Speech-language pathology guidance for tracheostomy during the COVID-19 pandemic: An international multidisciplinary perspective

Charissa J. Zaga, Vinciya Pandian, Martin B. Brodsky, Sarah Wallace, Tanis S. Cameron, Caroline Chao, Lisa Ann Orloff, Naomi E. Atkins, Brendan A. McGrath, Cathy L. Lazarus, Adam P. Vogel, Michael J. Brenner

Research output: Contribution to journalArticlepeer-review

Abstract

Purpose: As the COVID-19 pandemic has unfolded, there has been growing recognition of risks to frontline health care workers. When caring for patients with tracheostomy, speech-language pathologists have significant exposure to mucosal surfaces, secretions, and aerosols that may harbor the SARS-CoV-2 virus. This tutorial provides guidance on practices for safely performing patient evaluation and procedures, thereby reducing risk of infection. Method: Data were collated through review of literature, guidelines, and consensus statements relating to COVID-19 and similar high-consequent infections, with a focus on mitigating risk of transmission to health care workers. Particular emphasis was placed on speech-language pathologists, nurses, and other allied health professionals. A multinational interdisciplinary team then analyzed findings, arriving at recommendations through consensus via electronic communications and video conference. Results: Reports of transmission of infection to health care workers in the current COVID-19 pandemic and previous outbreaks substantiate the need for safe practices. Many procedures routinely performed by speech-language pathologists have a significant risk of infection due to aerosol generation. COVID-19 testing can inform level of protective equipment, and meticulous hygiene can stem spread of nosocomial infection. Modifications to standard clinical practice in tracheostomy are often required. Personal protective equipment, including either powered air-purifying respirator or N95 mask, gloves, goggles, and gown, are needed when performing aerosol-generating procedures in patients with known or suspected COVID-19 infection. Conclusions: Speech-language pathologists are often called on to assist in the care of patients with tracheostomy and known or suspected COVID-19 infection. Appropriate care of these patients is predicated on maintaining the health and safety of the health care team. Careful adherence to best practices can significantly reduce risk of infectious transmission.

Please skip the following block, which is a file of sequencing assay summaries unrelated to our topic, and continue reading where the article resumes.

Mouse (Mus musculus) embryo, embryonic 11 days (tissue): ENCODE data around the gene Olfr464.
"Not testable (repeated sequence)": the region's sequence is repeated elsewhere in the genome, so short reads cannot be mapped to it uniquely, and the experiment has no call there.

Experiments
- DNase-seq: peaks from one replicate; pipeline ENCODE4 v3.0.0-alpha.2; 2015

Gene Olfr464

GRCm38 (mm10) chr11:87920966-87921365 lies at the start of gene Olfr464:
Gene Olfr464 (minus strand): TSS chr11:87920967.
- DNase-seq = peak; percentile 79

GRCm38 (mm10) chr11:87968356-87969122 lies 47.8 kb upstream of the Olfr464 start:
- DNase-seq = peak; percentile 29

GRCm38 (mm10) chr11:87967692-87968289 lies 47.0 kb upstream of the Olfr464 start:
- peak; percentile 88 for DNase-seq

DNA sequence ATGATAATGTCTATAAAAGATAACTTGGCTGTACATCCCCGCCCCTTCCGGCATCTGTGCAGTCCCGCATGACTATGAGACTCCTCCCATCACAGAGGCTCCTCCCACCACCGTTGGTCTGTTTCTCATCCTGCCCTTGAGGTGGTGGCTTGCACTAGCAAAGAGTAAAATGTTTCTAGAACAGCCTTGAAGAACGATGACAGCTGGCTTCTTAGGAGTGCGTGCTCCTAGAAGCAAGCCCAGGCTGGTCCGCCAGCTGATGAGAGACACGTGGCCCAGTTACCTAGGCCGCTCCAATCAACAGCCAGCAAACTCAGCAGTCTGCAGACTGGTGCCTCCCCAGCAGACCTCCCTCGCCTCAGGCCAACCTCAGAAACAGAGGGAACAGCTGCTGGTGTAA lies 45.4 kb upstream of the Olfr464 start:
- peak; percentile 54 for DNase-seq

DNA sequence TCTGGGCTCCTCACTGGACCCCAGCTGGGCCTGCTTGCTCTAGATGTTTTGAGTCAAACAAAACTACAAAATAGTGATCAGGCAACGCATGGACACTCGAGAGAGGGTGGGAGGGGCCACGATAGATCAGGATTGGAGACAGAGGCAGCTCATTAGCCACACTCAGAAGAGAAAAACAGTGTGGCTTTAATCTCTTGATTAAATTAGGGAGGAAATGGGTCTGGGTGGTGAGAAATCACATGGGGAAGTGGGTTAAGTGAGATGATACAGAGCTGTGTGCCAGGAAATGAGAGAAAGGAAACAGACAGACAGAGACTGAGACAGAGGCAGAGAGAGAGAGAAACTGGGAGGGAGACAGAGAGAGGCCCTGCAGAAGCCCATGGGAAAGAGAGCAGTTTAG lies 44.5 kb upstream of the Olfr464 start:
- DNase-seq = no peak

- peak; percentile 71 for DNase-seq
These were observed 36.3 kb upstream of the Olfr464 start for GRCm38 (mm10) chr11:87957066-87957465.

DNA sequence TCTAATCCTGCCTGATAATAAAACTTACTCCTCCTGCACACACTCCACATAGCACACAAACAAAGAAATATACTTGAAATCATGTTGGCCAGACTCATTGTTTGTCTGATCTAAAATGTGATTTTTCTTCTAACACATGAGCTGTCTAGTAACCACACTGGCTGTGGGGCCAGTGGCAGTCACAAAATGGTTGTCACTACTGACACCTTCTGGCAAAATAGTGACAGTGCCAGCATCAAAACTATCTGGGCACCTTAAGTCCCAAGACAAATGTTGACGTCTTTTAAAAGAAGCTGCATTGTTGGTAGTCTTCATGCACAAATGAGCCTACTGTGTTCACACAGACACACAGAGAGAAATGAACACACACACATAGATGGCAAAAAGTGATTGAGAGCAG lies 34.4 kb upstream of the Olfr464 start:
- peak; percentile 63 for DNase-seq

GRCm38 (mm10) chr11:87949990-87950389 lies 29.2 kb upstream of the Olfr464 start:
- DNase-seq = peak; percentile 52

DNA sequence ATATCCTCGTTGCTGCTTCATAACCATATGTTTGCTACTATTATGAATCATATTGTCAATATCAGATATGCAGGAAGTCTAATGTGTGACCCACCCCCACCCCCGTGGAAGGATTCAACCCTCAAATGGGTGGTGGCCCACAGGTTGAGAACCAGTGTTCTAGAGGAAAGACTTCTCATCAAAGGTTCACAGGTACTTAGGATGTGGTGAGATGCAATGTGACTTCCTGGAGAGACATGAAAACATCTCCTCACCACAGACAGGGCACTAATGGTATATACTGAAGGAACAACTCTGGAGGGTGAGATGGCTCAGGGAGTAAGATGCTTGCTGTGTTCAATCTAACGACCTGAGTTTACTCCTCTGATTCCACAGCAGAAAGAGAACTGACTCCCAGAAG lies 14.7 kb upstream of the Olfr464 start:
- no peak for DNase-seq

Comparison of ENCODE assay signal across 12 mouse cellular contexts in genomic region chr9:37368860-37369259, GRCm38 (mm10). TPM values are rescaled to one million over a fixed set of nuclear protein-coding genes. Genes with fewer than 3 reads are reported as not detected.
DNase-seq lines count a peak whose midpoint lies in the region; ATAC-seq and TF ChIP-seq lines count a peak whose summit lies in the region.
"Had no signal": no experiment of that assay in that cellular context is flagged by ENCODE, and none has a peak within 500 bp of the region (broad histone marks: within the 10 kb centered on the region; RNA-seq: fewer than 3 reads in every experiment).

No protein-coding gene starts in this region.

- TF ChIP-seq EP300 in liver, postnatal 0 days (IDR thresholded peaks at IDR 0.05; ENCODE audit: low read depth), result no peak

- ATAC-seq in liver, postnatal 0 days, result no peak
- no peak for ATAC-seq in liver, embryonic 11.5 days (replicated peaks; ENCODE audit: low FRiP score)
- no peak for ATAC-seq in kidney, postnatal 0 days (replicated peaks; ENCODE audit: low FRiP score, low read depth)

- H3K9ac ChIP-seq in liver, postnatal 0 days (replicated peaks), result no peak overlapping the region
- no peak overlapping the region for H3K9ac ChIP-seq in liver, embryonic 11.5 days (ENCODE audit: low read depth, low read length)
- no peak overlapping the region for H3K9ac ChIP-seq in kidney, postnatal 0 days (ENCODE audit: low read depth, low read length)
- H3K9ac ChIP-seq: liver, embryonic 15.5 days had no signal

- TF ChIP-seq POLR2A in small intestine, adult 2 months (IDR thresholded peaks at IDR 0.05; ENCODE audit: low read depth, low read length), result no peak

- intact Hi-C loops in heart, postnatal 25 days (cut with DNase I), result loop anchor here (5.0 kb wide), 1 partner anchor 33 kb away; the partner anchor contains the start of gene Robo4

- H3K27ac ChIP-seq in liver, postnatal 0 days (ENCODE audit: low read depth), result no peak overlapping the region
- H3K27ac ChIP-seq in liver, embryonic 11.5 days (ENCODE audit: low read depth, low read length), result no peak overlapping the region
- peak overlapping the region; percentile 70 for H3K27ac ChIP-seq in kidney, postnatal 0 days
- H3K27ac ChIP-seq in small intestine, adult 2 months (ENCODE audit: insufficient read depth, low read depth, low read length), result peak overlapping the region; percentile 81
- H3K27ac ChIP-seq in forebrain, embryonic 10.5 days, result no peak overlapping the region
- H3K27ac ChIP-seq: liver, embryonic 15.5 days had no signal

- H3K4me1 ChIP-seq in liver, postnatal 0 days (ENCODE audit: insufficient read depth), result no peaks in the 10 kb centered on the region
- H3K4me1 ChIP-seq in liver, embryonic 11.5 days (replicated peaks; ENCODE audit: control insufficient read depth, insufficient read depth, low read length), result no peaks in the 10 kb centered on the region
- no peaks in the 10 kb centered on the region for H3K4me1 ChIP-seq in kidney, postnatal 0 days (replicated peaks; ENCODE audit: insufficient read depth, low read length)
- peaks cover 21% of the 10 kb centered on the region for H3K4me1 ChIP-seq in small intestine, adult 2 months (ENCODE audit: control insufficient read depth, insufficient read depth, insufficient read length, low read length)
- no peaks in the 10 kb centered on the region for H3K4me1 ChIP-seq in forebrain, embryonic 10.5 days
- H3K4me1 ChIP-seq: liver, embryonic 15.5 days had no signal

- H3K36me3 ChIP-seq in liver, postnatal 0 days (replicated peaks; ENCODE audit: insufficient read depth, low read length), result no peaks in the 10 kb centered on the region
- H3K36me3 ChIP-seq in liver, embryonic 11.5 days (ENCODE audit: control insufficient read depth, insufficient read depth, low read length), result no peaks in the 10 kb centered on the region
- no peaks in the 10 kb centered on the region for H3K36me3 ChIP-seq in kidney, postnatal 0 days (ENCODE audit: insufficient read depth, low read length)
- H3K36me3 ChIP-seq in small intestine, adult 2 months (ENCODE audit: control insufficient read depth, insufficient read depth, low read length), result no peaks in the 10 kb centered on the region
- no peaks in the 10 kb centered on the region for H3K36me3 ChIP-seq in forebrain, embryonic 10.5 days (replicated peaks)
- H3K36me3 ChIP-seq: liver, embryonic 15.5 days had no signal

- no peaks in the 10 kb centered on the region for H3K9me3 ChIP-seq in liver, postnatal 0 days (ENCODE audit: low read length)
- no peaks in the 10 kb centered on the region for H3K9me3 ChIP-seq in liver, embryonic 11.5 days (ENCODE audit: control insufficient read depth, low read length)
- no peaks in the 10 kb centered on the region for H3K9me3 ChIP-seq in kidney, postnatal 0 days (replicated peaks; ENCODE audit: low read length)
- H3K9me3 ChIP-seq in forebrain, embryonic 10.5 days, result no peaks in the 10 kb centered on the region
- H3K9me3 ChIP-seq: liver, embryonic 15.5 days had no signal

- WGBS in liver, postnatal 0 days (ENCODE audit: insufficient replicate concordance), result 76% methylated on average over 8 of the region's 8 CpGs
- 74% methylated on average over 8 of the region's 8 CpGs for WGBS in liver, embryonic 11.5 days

Original languageEnglish (US)
Pages (from-to)1320-1334
Number of pages15
JournalAmerican journal of speech-language pathology
Volume29
Issue number3
DOIs
StatePublished - Aug 2020

ASJC Scopus subject areas

  • Otorhinolaryngology
  • Developmental and Educational Psychology
  • Linguistics and Language
  • Speech and Hearing

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